A Good Death
Many of us in “western” cultures are steeped in ethical and aesthetic questions about “the good life.” What is it and who has access to it? How ought we organize our governance and public institutions in ways that support such a life? These questions are good ones to ask, but perhaps our youth-obsessed cultures, focused on natality (newness and birth), might also need to focus a bit upon the good death.
At first read, the phrase “good death” may seem like a contradiction, oxymoronic. Death is something bad to be avoided and hopefully overcome through science’s longevity technologies. I, for one, have always found it odd that when a person over the age of 85 or so dies, a “cause of death” is listed on the death certificate, even if that cause is simply “unknown.” Wouldn’t the cause of that death just be a long life?
Perhaps our emphasis on life and relative lack of reflection on death has to do in part with the “liberal” individual at the heart of neoliberalism. Or, perhaps this hyper-individualism is an attempt by us humans to make each individual reach for the eternity, omniscience, and omnipresence of the Omni-God of monotheism. Perhaps we hope that as we live longer, we will know more and more, and perhaps our minds will be housed in an artificial intelligent disembodied technology that will allow us to be somewhat omnipresent. At some psychological level, we want to preserve what Alan Watts called our “skin encapsulated ego’s,” but we do so through backgrounding the very relationships that make our individual lives possible at all.
In order to become “like god” in this sense, we downplay the planetary relationships that make our lives possible in order to create the illusion that we are power-filled, sovereign individuals, responsible for our own destinies. In other words, the focus on preserving the intact individual, even if in some sort of futuristic computer mother board, eclipses the social relationships and interactions with the environment that make a person possible at all. We are, after all, embodied creatures among other embodied creatures in a planetary community. We are porous and depend upon relationships in order to live.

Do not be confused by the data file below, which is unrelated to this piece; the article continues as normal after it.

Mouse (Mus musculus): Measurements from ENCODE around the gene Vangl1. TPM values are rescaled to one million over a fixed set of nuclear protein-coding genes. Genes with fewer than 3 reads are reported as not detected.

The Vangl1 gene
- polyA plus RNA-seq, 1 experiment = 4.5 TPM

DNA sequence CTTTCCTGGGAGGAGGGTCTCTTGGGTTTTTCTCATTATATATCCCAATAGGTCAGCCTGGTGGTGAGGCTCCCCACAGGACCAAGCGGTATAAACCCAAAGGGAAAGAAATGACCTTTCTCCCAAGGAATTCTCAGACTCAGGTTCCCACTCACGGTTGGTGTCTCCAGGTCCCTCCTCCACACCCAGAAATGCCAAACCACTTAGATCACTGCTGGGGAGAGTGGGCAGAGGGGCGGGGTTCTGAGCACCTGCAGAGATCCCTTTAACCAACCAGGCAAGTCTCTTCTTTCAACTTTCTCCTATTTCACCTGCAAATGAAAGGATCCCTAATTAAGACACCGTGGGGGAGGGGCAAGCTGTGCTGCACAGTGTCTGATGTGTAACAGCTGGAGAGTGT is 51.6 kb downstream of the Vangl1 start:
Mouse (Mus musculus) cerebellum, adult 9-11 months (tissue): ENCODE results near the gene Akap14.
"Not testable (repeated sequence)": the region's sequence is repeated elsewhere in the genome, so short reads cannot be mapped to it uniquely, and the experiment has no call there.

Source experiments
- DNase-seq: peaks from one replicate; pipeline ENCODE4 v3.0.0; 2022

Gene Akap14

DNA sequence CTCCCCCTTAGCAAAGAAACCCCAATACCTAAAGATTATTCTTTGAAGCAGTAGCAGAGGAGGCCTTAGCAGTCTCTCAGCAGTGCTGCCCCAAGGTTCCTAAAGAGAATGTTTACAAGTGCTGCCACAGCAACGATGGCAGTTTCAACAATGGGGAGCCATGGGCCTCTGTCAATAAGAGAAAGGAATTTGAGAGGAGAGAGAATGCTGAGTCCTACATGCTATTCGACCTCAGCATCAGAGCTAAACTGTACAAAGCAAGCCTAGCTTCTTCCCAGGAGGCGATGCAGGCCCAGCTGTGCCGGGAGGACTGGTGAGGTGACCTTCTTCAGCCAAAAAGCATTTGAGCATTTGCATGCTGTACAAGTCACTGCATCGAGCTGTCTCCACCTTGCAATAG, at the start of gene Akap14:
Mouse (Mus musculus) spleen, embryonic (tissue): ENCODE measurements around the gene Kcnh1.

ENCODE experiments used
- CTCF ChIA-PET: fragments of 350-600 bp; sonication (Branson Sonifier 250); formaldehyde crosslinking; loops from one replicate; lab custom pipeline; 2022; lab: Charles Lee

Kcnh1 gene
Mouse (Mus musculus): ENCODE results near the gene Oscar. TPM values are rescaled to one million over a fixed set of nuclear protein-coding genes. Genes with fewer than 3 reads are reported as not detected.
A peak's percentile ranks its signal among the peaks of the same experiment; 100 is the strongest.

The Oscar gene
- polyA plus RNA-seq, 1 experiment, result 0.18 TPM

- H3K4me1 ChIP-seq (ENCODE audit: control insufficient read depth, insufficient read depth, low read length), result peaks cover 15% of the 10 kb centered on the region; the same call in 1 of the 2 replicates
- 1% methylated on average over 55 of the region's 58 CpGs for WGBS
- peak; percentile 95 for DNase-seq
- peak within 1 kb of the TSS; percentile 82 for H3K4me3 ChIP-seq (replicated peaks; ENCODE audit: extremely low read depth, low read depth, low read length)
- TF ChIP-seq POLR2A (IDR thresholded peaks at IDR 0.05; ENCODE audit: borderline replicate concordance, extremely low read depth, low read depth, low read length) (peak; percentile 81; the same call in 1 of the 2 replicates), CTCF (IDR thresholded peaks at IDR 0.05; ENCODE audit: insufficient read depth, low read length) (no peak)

If we are not isolated individuals, and if we are relational through and through, then becoming who we are entails the death of the idea of a static, unchanging self. Our lives, for instance, depend upon the death of each moment not to mention the death of plant and, for many, animal life. If our bodies are to grow and change, we must continue to mutate, leading to the continual death of cells in our bodies. Change, it seems, requires some amount of death and if this is the case, then the absence of death would mean the absence of change and of the future. Of course, not all change is equal: some are undetectable, some are exciting, and still others tragic. We may very well be able to alleviate some of the pain caused by more tragic changes, but change cannot be eradicated.
The change we call death is necessary for the continuation of life: the death of cells leads to the regeneration of cells for a longer lasting organism. If individual organisms were never to die, this would be a crowded planet and one that was even more exploited by humans than it is at present. Not to mention, as Neil deGrasse Tyson commented: “if we live forever, why ever even get out of bed in the morning because you always have tomorrow.” In other words, if we are going to live forever, what is the motivation for getting things done today?